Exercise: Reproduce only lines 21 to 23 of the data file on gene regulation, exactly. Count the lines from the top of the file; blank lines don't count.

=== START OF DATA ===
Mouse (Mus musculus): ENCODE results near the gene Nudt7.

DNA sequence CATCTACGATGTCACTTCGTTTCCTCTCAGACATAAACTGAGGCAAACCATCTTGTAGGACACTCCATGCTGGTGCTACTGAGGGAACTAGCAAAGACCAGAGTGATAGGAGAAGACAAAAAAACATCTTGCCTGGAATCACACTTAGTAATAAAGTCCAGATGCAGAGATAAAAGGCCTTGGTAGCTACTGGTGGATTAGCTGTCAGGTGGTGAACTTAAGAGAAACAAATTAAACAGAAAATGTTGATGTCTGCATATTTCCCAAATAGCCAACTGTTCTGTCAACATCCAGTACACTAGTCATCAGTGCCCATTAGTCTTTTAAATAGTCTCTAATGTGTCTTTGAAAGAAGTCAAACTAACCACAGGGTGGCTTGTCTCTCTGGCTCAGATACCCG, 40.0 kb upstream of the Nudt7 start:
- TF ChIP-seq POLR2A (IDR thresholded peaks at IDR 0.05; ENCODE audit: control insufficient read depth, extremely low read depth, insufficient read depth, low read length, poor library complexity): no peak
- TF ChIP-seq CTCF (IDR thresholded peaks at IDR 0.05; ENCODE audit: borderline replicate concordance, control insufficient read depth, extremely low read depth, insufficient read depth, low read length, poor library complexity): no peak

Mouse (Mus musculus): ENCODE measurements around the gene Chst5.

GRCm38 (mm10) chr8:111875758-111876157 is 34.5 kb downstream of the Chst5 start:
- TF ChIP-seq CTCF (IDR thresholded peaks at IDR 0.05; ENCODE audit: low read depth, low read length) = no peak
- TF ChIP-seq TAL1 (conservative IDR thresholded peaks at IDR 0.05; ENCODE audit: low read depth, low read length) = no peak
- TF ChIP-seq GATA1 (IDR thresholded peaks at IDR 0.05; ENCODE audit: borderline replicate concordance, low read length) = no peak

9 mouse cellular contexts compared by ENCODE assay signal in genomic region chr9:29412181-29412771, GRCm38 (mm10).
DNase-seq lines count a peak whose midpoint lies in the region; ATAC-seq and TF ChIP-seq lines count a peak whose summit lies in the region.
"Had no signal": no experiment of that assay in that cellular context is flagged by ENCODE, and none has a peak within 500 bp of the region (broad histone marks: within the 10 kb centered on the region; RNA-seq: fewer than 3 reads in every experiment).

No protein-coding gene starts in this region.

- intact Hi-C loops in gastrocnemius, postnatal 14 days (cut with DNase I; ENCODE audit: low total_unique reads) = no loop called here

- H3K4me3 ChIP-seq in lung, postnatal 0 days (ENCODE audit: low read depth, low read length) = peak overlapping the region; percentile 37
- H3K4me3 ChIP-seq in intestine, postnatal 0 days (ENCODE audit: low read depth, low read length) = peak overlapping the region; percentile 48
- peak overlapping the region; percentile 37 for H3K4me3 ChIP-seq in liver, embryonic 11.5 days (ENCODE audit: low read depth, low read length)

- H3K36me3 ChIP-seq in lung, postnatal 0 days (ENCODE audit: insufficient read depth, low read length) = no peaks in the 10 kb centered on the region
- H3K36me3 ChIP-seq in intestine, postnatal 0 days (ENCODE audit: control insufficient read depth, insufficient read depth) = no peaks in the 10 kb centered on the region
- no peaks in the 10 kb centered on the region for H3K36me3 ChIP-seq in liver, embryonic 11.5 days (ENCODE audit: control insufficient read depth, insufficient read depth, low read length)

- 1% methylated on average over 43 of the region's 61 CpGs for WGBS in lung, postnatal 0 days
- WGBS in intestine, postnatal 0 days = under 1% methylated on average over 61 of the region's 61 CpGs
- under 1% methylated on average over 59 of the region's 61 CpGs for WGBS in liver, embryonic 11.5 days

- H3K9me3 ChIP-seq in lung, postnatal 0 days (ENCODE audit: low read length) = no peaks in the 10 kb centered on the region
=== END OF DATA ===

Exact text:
- 1% methylated on average over 43 of the region's 61 CpGs for WGBS in lung, postnatal 0 days
- WGBS in intestine, postnatal 0 days = under 1% methylated on average over 61 of the region's 61 CpGs
- under 1% methylated on average over 59 of the region's 61 CpGs for WGBS in liver, embryonic 11.5 days